The Medium is the message in Hamilton's political works.
Richard Hamilton, the true father of Pop art and spiritual descendant of Duchamp, is not a particularly prolific artist. Rather, he sticks to an idea and works on it over several editions and in different media, so that we get a large body of work repeating the same image in paint, in collage, in photography and in mixed media. For Hamilton, now 87, in so much of what he has done over the decades the key idea cannot be conveyed by a single unique work of art, because the key idea is often to do with the multiplicity of images: in other words, the medium is the message.
Modern Moral Matters, the title of the Serpentine Gallery’s survey of Hamilton’s small body of “political” works, is named after Hogarth. But Hamilton’s intelligence is too coolly detached to be deployed as satire. And, more crucially, since all his images are mediated through news sources, often we just don’t know what to make of Hamilton’s position: is he simply making a strident political point or merely commenting on how the media uses and manipulates images? You may come to the conclusion that it’s got to be both, but still, there is often room for some uncomfortable ambivalence.
Take, for instance, his series of Northern Ireland paintings, the three large paintings, and their off-shoots, that come under the title of The Citizen (pictured), The Subject and The State. These were produced over the course of a decade, beginning with The Citizen, a painting of IRA prisoner Bobby Sands, which Hamilton began shortly after Sand’s hunger-strike induced death in the Maze Prison. This diptych features one canvas daubed with swirls of brown paint, which can be appreciated as a bit of abstract expressionism, but of course refers to the period of “dirty protest” in the early Eighties when IRA prisoners draped themselves in blankets instead of wearing prison clothes, refused to wash, and smeared their excrement on to the walls of their cells. The other side features Sands himself, looking messianic: bare-footed, blanket-shawled, long-haired and bearded – Christ, but crossed with Charles Manson.
So what can we understand of Hamilton’s position from this troubling image? Is Sands a political martyr or a dangerous terrorist? Sands’s status as a charismatic figurehead is upheld, but so is the moral ambivalance of the liberal left. And is Hamilton mocking the liberal left position or supporting it? Or perhaps the ambivalence is merely this viewer’s projection, and Hamilton’s position is rather more trenchant. After all, the marching Orangeman in The Subject and the young squaddie in The State are not individualised personae who hold our attention half as much as the messianic Sands.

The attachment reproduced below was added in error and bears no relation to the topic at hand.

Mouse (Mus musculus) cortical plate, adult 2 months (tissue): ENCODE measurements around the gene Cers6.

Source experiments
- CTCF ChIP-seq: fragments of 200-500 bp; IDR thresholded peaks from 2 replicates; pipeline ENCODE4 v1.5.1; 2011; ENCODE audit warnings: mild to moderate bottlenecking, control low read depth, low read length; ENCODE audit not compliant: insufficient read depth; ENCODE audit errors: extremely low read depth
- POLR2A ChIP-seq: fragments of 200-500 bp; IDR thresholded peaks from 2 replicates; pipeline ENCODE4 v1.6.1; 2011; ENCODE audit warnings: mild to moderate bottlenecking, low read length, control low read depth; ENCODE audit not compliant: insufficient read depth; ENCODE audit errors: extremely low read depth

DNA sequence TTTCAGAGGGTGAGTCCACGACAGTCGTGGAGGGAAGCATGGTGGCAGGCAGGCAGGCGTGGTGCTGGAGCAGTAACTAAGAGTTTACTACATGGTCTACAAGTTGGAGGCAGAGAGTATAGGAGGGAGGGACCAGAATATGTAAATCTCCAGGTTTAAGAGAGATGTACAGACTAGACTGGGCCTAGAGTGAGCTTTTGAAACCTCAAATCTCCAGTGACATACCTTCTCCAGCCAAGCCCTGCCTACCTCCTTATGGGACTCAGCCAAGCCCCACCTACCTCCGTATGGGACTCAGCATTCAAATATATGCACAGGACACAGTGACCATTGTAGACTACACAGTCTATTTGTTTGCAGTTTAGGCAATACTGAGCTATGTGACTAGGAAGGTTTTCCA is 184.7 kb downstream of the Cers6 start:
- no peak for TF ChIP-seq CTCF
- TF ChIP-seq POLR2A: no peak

A less disconcerting body of work, but one even more suggestive of their times, is a series of images that Hamilton made in the late Sixties following the arrest, for the possession of cannabis, of Mick Jagger and art dealer Robert Fraser. Swingeing London (pictured) shows the two men handcuffed to each other and attempting to cover their faces as they are led away in a police van. This image is repeated over several works, though, unlike Warhol, in different media. And there’s also a collage featuring cut-out newspaper stories of Jagger’s appearance in court, with each story dwelling at length on Jagger’s literal appearance: the print shirt, the colour of his tie, the cut of his trousers. The image is the story, but while Hamilton highlights just what’s wrong with this kind of vapid news coverage, he also unambivalently celebrates the power of the image.
There are two works which begin and end this exhibition which, rather than beguile with their clever shifting subtleties, as Hamilton’s best work can, irritate with their crassness. Treatment Room, 1983-84, features a sterile-looking room, complete with a bed and TV screen. The TV is placed above the bed, just like at the dentist‘s: Thatcher is addressing the viewer/ patient, but the sound is turned down. Among other things, Hamilton is again making a point about the power of the image over content – though this work contains an element of agit-prop that makes the work, rather than Thatcher’s brand of harsh medicine, hard to swallow.
Even worse is Shock and Awe, 2007-08, in which a gun-toting Tony Blair is dressed as a cowboy against an exploding backdrop. It’s a bit like Warhol’s Silver Elvis, though not half as appetising. In fact, it’s about as interesting, layered and subtle as reading a hundred protest placards bearing the word “Bliar”.